I worked for Allvest, Inc, a company Bill started with a few other investors in 1985. I worked at the Cordova Center from 1986 through early 1993, as a security shift supervisor, case manager, Program Coordinator, Program Director and - finally - as Bill's Executive Assistant. I would not have described him then as my friend, nor would he have characterized me as one of his. The last time we communicated was probably in 1996 or 1997. He wanted me to do something for him. I told him I couldn't put it into my schedule.
At that time, Bill had a lot of "friends." He was ubiquitous at Democratic Party candidate fundraisers. He would have me represent him at some GOP fundraisers for candidates he wanted to influence through his cash or checks.
His friends then included Tony Knowles, Bill Sheffield, Max Gruenberg, Ramona Barnes, Ed Dankworth, Frank Pruitt and many other Democratic Party politicians and apparatchiks.
As I've written before, in the early 90s I warned him against getting close to either Jerry Ward or Bill Allen. He seldom took my advice, and the pressure he put on my colleagues in Allvest administration to disregard my advisory memos and comments during staff meetings had a lot to do with my being glad to leave the company in 1993.
Weimar's role in demobilizing the liberal faction in the Alaska Democratic Party in the year or so before construction of the oil pipeline has had long-term implications, which haven't been written about since that time, to my knowledge. In one of my earlier essays here on him, I described his role in the changing business environment in Anchorage and Alaska at the close of the 1980s:
The person most responsible for economic growth in Southcentral Alaska at the end of that decade was Joseph Hazelwood. At least two of the major figures in the ongoing Department of Justice investigations into Alaska political and business corruption owe a lot of their rise to Hazelwood: Bill Allen and Bill Weimar.
Weimar and his partners had already started Allvest Laboratory when the Exxon Valdez hit Bligh Reef. What had been a fairly small urinalysis sampling service grew rapidly in the 1990-91 series of measures I call the "post-Hazelwood reforms." The expansion possibilities became so overwhelming in early 1991, I was called away from my regular post as Program Coordinator of the Cordova Center, to help Matt Fagnani, Allvest Lab's then-director, conduct educational programs among crews of the Alaska Marine Highway System in Alaska, Washington and Oregon.
Few people outside the merchant marine realize how profoundly Hazelwood's misconduct changed their profession. And subsequent drug test requirements throughout the transportation industry owe the skipper of the Exxon Valdez their thanks for more stringent standards, which have probably saved hundreds of lives, if not thousands. There's a bit of irony there, I'm sure.
Teaching merchant mariners how to get their shipmates to piss into little bottles while they are being closely observed was even more difficult than teaching them how not to screw up the chain of custody paperwork that makes the sample valid. Essentially, what the post-Hazelwood reforms forced upon this industry, where crew-mates become family during weeks or months at sea, broke into that family structure. It was like telling these people to throw their traditions of trust and judgement out the porthole.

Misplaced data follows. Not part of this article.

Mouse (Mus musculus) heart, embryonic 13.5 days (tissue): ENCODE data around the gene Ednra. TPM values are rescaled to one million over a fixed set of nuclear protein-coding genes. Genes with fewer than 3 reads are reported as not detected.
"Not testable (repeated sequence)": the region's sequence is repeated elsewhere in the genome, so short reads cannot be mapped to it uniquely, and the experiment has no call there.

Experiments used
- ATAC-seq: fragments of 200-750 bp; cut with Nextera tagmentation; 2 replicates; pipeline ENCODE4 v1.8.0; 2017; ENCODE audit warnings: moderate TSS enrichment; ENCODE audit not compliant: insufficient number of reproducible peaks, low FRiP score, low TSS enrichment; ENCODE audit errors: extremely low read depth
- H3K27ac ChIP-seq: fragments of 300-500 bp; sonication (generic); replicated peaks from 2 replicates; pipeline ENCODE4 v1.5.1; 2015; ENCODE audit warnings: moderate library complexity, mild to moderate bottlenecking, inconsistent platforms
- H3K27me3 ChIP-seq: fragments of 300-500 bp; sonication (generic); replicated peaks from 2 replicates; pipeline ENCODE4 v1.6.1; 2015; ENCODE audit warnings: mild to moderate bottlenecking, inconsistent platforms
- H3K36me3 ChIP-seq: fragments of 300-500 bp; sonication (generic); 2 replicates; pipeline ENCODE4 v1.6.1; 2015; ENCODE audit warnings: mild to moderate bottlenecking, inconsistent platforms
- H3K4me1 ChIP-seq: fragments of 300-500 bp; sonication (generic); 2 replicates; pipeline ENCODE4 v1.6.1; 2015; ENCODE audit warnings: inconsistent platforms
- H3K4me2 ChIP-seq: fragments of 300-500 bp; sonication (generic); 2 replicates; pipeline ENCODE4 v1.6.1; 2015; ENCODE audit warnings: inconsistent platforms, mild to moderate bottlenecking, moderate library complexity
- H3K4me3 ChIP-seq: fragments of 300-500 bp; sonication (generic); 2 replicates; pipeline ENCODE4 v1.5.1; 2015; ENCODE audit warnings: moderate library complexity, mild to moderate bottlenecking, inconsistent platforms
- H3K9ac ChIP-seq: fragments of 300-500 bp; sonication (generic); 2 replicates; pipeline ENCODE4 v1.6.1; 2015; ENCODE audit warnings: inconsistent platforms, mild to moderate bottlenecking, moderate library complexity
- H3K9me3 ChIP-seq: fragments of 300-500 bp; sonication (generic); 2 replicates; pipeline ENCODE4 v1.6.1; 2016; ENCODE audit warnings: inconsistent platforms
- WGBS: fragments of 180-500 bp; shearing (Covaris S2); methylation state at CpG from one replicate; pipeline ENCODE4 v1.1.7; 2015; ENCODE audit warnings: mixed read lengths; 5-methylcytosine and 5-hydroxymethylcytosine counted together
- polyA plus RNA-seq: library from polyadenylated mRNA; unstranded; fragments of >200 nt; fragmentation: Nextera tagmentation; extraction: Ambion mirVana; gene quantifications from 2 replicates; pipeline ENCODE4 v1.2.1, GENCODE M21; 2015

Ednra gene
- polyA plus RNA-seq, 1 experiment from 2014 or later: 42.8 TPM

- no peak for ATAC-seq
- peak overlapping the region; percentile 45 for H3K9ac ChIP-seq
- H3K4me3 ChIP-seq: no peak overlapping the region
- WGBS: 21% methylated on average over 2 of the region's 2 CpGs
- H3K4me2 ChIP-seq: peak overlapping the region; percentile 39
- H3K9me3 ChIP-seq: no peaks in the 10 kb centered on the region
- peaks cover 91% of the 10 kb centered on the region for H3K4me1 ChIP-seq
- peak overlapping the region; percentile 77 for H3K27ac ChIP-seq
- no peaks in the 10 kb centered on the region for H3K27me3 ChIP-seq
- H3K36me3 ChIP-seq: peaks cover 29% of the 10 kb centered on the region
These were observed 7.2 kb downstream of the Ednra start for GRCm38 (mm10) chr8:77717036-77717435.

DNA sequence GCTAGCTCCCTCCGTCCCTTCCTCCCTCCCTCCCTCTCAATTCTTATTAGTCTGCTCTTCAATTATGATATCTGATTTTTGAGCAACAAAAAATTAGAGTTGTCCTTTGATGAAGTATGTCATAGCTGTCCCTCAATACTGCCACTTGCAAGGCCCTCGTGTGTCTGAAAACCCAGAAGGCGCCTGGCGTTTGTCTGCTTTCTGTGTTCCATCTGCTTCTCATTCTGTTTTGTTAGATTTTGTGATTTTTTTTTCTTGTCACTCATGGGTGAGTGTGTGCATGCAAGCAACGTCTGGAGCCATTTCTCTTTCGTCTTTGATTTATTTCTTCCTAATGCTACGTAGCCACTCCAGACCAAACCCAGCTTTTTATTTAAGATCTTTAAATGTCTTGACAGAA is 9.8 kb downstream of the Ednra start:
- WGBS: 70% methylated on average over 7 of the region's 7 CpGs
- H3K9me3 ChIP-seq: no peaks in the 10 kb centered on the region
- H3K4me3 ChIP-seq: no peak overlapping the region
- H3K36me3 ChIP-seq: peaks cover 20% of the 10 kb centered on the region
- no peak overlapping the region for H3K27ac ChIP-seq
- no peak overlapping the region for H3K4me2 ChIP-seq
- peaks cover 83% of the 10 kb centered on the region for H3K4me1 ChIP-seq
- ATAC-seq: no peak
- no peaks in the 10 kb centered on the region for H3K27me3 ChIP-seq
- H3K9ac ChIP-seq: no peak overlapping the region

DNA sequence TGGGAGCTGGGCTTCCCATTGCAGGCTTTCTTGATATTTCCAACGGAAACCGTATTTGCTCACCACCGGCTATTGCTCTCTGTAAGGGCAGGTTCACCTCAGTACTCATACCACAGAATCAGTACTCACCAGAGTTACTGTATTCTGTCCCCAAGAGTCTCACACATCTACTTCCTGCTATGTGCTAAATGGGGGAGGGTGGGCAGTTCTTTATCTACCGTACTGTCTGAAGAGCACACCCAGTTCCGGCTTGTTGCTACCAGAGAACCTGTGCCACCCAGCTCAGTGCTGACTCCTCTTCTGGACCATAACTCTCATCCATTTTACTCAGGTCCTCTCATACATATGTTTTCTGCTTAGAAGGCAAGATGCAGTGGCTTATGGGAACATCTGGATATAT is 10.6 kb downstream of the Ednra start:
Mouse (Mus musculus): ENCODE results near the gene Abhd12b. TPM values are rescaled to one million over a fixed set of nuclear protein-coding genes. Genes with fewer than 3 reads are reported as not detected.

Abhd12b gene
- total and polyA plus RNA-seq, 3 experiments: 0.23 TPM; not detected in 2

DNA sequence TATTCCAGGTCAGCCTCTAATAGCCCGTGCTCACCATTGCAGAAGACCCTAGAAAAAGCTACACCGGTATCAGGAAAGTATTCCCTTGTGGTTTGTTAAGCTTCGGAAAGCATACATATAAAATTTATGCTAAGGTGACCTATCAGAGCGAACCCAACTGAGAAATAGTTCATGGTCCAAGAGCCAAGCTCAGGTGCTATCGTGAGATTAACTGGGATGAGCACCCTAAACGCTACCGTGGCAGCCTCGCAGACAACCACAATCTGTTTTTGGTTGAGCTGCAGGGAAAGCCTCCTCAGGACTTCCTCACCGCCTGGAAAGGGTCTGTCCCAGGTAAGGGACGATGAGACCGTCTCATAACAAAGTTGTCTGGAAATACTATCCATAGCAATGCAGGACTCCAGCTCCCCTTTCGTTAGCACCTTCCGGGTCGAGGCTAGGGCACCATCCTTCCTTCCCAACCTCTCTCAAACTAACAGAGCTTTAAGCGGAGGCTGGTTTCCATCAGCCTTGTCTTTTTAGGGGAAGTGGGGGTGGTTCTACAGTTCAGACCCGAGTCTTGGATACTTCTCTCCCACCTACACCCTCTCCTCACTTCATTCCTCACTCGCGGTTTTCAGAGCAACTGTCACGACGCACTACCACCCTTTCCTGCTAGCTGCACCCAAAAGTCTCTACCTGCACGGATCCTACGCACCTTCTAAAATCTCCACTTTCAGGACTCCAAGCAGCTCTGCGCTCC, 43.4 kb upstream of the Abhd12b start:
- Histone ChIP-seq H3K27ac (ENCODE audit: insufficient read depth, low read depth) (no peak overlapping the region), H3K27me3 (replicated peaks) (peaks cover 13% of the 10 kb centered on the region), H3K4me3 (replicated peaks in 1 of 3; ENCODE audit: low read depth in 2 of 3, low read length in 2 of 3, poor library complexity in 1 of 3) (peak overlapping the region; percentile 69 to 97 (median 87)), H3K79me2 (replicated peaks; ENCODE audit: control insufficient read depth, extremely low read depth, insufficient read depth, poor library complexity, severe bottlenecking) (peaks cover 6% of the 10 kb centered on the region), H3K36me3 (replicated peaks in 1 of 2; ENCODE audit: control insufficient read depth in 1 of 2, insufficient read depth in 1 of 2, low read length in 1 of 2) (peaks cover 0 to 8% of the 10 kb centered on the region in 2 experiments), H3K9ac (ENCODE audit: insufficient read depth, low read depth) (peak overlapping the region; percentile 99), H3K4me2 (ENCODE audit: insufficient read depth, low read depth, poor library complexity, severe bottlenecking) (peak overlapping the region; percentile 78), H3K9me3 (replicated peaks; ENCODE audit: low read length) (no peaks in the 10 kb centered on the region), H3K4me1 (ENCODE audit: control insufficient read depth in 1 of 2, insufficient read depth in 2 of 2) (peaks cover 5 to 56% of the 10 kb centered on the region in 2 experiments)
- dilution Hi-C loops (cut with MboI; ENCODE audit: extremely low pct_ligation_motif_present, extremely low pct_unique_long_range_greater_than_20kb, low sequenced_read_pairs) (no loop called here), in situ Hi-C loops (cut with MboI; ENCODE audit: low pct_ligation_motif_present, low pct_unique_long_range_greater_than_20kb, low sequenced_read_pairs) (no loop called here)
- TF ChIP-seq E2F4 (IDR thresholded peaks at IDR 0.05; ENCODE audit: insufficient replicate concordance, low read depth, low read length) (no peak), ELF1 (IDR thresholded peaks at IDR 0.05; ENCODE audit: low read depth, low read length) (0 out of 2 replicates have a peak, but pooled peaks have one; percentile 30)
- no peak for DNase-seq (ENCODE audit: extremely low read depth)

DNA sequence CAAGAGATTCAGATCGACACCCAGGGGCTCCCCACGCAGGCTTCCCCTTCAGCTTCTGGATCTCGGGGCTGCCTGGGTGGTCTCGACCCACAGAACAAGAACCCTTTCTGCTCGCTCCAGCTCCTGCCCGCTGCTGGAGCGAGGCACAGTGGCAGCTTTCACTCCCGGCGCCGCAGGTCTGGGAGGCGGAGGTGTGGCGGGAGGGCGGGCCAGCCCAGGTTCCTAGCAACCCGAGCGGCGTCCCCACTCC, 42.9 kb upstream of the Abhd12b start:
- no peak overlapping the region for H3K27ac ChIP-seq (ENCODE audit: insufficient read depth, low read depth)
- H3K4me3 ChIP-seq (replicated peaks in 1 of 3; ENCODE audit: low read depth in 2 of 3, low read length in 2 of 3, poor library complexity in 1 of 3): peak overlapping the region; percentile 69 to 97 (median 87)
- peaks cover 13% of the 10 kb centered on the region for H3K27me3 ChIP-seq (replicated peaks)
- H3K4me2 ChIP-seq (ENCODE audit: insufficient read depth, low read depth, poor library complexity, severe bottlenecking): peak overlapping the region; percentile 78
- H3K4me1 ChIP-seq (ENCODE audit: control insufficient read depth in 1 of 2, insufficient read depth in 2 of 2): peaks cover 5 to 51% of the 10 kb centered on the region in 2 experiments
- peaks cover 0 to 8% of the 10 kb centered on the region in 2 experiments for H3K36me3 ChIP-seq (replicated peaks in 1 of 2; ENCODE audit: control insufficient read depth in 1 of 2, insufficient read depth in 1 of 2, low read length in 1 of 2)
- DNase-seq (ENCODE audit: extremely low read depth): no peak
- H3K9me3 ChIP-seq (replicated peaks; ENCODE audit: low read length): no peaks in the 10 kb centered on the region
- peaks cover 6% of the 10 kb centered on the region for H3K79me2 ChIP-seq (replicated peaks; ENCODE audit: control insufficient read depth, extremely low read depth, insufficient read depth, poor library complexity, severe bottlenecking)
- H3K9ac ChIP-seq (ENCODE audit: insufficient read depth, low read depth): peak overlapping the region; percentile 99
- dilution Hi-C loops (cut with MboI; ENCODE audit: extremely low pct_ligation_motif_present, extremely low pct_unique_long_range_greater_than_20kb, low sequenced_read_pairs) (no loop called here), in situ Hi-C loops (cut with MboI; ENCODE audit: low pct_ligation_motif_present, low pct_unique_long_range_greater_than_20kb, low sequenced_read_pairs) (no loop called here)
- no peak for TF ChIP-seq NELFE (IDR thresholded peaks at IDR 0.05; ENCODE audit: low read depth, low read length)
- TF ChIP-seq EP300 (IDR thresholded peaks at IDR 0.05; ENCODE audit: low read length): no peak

Fagnani, who was very definitely a "Friend of Bill," is still in the pee testing business.
Weimar, in the way he networked his way through our corrupt politics to become five times richer than Pete Zamarello ever was, wasn't much different than a lot of people with businesses doing large-scale contracts with the State of Alaska or the Municipality of Anchorage. There are people out there right now, manipulating our politicians through money, as I write. And they will continue to get away with what Bill did, what Bill Allen did, what Pete Zamarello did.
Weimar, like anyone under indictment, has yet to go to trial or plead out, before we can call him a sexual predator. I've always known him to be crooked and lacking in a deep moral anchor, but as I've already written, these charges surprised me somewhat.
Once again, though, to make it perfectly clear - I was never, unlike many, many currently prominent Alaskans, a "friend of Bill" Weimar.
Here's the description of the first of several confrontations between Bill and me that ultimately led to my being shunned by my colleagues at Allvest:
My low point with Weimer was during the time of Cordova Center expansion. He was converting the large parking garage at the bottom of the building into new, expanded and integrated administrative and common areas. It was a good idea. The execution was awful, though.
The building itself, 130 Cordova Street, is questionably constructed on a hill that is sure to slide down into the Ship Creek basin if we have another Good Friday-level earthquake. One contractor told me that Pete Zamarello (who had the building constructed in the 1970s as condos) built it to see how far he could go, in terms of testing Anchorage building permits.
During the 1991-92 expansion project, in early February, the building's heating system had to be disconnected and rebuilt. The hundred or so residents in the building only had a very few electric heaters to heat their rooms. A big cold wave hit, and the rooms got so cold that residents and staff kept the faucets running all the time.
I brought up the problems with Weimer. He laughed, saying that the residents could complain all they wanted. If the Department of Corrections closed the center down until the heat was back on, they'd have to go back to prison, so he felt they'd keep quiet.
He was right.